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Hi Peak’s Perspective on the European Parliament’s Proposals on Organic Feed Rule Changes

Rob Daykin, UK Sales Manager at Hi Peak Feeds provides his thoughts on the European Parliament’s Proposals on organic feed rule changes:

The above proposal, as it stands and if adopted, is wholly unworkable, illogical and would set back the organic sector in the UK to a very significant degree. For example there would probably be no organic industry in Scotland at all, and production elsewhere would fall markedly because of the added difficulties in manufacturing animal feed.

Sourcing organic raw materials for animal feed can be challenging enough – as was witnessed this year with the Ukraine’s temporary loss of organic certification status. This proposal will make it even harder for organic farmers to provide their animals with the quality and range of feed required. Not only will the organic market suffer, but so too would animal welfare.

Pigs and poultry obviously are wholly reliant on supplied compound feed. But dairy cows cannot live on grass or forage alone either. The latest Kingshay figures, for example, show that, on average, organic dairy farmers feed nearly two tonnes of compound feed per cow per year.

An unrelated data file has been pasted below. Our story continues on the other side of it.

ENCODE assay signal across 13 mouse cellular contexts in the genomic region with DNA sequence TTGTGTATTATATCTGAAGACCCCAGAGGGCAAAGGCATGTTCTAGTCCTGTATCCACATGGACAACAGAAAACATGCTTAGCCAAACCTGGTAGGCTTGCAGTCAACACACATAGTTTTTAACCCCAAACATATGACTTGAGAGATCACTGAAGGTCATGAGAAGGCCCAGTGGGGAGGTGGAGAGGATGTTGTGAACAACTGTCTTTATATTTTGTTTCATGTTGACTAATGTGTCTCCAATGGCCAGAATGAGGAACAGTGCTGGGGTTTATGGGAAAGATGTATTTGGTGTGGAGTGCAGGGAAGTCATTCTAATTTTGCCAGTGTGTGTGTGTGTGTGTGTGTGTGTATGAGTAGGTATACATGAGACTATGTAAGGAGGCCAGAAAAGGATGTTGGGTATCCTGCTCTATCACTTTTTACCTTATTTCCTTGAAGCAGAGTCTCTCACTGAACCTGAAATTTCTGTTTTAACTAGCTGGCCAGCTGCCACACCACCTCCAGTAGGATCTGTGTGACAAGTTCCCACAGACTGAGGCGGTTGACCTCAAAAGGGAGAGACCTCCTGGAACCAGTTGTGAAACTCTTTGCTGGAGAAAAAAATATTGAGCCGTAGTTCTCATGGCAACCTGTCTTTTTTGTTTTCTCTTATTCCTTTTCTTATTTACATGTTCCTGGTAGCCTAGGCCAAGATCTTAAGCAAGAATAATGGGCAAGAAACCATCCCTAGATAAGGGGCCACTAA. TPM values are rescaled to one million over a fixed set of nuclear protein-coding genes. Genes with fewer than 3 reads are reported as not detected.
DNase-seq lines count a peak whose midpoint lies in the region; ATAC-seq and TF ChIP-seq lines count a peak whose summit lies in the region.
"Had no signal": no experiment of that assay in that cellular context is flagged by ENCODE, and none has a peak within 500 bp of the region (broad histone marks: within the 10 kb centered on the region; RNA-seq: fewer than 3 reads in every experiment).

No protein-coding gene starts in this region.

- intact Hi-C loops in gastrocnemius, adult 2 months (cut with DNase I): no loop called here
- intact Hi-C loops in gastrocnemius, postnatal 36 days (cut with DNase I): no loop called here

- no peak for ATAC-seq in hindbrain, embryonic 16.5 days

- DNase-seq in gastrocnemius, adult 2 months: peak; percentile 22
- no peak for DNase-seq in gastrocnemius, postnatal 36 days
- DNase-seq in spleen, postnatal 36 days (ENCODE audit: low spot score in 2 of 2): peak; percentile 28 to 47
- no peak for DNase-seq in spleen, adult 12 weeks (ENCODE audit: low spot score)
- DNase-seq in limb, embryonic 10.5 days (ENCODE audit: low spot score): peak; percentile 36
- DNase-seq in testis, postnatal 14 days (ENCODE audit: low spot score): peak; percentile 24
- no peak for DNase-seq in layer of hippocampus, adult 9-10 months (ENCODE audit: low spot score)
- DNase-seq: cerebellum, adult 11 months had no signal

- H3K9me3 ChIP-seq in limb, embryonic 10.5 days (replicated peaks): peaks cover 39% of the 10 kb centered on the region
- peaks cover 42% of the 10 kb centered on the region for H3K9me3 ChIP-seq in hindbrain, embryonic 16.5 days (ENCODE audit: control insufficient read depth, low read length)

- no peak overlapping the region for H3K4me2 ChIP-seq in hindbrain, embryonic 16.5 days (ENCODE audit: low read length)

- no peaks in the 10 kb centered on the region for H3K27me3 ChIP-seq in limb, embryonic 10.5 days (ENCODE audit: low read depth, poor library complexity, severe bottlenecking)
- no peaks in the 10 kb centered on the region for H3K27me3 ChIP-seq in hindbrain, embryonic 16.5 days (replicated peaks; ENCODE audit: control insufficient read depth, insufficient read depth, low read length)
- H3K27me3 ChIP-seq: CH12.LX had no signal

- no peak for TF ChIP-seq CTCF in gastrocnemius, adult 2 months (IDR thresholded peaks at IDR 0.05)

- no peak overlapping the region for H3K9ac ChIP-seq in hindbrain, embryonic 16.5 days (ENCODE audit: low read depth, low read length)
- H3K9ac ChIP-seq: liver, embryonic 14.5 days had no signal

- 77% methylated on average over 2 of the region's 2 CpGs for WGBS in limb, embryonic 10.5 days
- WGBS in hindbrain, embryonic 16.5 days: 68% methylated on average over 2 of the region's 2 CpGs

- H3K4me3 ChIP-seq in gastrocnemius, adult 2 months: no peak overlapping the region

In order for GB to adhere to the proposal as it stands there would probably need to be a minimum of ten new organically approved and certified mills in the UK. This is assuming that all of the other mills in the UK are, or become, organically certified.

The proposal for a 150km limit for producing animal feed is also entirely illogical because the UK is far from being self sufficient in organic raw materials. Cereals and protein sources will still need to be imported hundreds if not thousands of miles (some raw materials are sourced from China and India, for example.)

However, the proposals should act as a further galvanizing force for organic livestock farmers to team up with and work closer together with organic arable farmers to source more locally produced organic raw materials. This move is essential to reduce the cost of sourcing raw materials and to make the sector more sustainable in the long run.